Study of Mechanisms of Homologous Recombination in Mammalian Cells
Almost every cell of the human body is constantly exposed to DNA damaging agents of exogenous and endogenous origin, which can cause various lesions in the genome. These DNA damages can have mutagenic potential and lead to genomic instability that is one of the major drivers of carcinogenesis. To deal with DNA alterations, cells have developed highly specialized DNA repair pathways. Two distinct mechanisms, termed non-homologous end joining (NHEJ) and homologous recombination (HR), deal with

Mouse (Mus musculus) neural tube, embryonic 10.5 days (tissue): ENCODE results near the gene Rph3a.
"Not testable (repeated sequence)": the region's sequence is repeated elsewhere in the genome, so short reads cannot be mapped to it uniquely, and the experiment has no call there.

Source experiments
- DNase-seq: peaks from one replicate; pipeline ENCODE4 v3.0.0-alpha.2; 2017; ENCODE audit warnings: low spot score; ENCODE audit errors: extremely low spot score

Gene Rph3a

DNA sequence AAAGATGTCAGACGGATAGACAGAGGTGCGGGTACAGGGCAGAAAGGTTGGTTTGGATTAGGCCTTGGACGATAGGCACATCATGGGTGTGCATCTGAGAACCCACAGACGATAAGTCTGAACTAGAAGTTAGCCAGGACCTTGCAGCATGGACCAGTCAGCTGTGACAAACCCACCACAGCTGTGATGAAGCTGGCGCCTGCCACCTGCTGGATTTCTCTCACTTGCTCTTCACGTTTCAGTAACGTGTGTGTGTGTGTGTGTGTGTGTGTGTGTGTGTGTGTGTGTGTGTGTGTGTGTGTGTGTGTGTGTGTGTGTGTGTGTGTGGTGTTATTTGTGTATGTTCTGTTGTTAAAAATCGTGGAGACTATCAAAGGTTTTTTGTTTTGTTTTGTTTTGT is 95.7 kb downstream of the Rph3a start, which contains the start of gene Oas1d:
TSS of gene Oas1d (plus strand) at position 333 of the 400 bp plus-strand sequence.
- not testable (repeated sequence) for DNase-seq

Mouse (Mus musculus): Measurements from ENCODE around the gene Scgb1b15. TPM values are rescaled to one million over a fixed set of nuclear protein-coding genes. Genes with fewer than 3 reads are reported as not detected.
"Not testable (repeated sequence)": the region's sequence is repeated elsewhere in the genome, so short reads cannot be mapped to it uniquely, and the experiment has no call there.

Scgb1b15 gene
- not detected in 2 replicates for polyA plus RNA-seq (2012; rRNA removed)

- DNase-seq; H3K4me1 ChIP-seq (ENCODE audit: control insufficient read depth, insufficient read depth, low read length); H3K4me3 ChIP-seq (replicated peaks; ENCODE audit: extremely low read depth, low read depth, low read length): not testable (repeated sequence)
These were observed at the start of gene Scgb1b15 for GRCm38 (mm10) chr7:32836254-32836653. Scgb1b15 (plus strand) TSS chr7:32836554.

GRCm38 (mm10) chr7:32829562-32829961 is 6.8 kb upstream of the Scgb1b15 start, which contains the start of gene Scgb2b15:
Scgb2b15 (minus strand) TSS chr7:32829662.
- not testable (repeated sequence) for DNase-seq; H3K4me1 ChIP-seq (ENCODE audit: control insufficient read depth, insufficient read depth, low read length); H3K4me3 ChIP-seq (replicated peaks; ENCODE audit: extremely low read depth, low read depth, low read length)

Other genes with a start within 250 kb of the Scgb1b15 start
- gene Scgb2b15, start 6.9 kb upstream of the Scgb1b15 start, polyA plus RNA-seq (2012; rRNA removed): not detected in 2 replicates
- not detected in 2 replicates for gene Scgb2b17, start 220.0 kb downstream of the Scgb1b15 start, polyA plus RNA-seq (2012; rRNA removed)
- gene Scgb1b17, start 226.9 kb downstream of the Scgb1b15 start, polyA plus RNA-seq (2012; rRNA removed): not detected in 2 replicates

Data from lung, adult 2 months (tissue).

... (HR), deal with repair of DNA double-strand breaks (DSBs), the most dangerous form of DNA damages. HR is an accurate repair mechanism, but it is restricted to S and G2 phases of the cell cycle. On the other hand, NHEJ can take place throughout the cell cycle and is error-prone. HR reaction relies on an initial 5' to 3' DNA end resection step generating 3' ssDNA overhangs. In yeast, the Exonuclease 1 and the helicase/nuclease Dna2 in conjunction with the RecQ-type helicase Sgs1 constitute two independent pathways for long-range DNA-end resection. In human cells, there are five RecQ homologs known, namely RECQL1, BLM, WRN, RECQL4 and RECQL5. It has already been demonstrated that human BLM can mediate DNA-end resection in conjunction with DNA2. However, data obtained from a study in Xenopus egg extracts identified WRN as the major helicase that works in complex with DNA2 to catalyse DNAend resection. Therefore, we wanted to investigate whether WRN can mediate DNA-end resection in conjunction with DNA2 in human cells. Within this thesis work it is demonstrated that indeed WRN can promote DNA2-mediated DNA end processing and that this process is dependent on the presence of RPA and ATP. In addition, this reaction occurs in 5' to 3' direction generating the anticipated 3' ssDNA overhang required for HR repair. Further, we provide evidence for the physical interaction of WRN and DNA2 in vitro and in vivo. Moreover, we found that WRN and BLM stimulate extensive DNA end resection by DNA2 in vivo. Finally, we show that BLM mediates DNA-end resection as part of the BLM-TOPOIII-RMI1-RMI2 (BTRR) complex. Taken together our data provide evidence that in human cells, DNA2 resects broken DNA ends in conjunction with either WRN or BTRR complex. The 3' ssDNA tail generated by DNA-end resection is subsequently coated with RPA and does not only serve as a substrate for the loading of RAD51 recombinase, but also provides a platform for the activation of ATR kinase that is recruited to RPA-coated ssDNA trough its interacting protein ATRIP. Activated ATR phosphorylates CHK1 thereby inducing the DNA damage checkpoint that leads to a cell cycle stop. Although previous studies show that MutS, a heterodimeric mismatch repair protein composed of MSH2 and MSH3, is involved in the HR process, its exact function is unclear. In this thesis work, it is demonstrated that MutS serves as a mediator in ATR activation upon DNA DSB induction in human cells. We provide evidence that MSH2, MSH3 and ATR/ATRIP form a complex in cells. In addition, we show that siRNA-mediated depletion of MSH2 or MSH3 impairs the phosphorylation of ATR targets and the formation of ATRIP foci in response to replication-associated DNA DSBs. Further, mutations in the mismatch-binding domain of MSH3 diminished the binding of MutS to persistent hairpin loops in RPA-coated ssDNA and compromised ATR activation in vivo. Thus, our results demonstrate that MutS binds to hairpin loop structures persisting in RPA-coated ssDNA at sites of DNA damage and mediates recruitment of the ATR-ATRIP complex for its activation. HR has the potential to generate chromosomal rearrangements trough crossover formation. While crossovers are required in meiotic cells for proper chromosome segregation, in mitotic cells, HR predominantly proceeds via the synthesis-dependent strand annealing (SDSA) pathway that always leads to non-crossover products. This implies that mitotic cells possess a stringent control system for HR subpathway selection. However the underlying molecular mechanism is not well defined. Here, we present evidence that siRNA-mediated knockdown of RECQ5 impairs DNA DSB repair by SDSA in human cells. Further, we provide in vivo and in vitro data demonstrating that RECQ5 helicase counteracts the inhibitory effect of RAD51 on RAD52-mediated ssDNA annealing, a key step of SDSA. Finally, we show that RECQ5 suppresses sister chromatid exchanges in human cells in a complementary manner with the BTRR complex that mediates the dissolution of recombination intermediates to prevent crossovers. These results suggest that RECQ5 acts during the post-synaptic phase of SDSA to prevent formation of aberrant RAD51 filaments on the extended invading strand, thus limiting its channeling into potentially hazardous crossover pathway. Taken together, the results of this thesis work identify new key players and their exact working mechanism in the cellular response to DNA DSBs and thus provide potential new therapeutic targets for cancer therapy.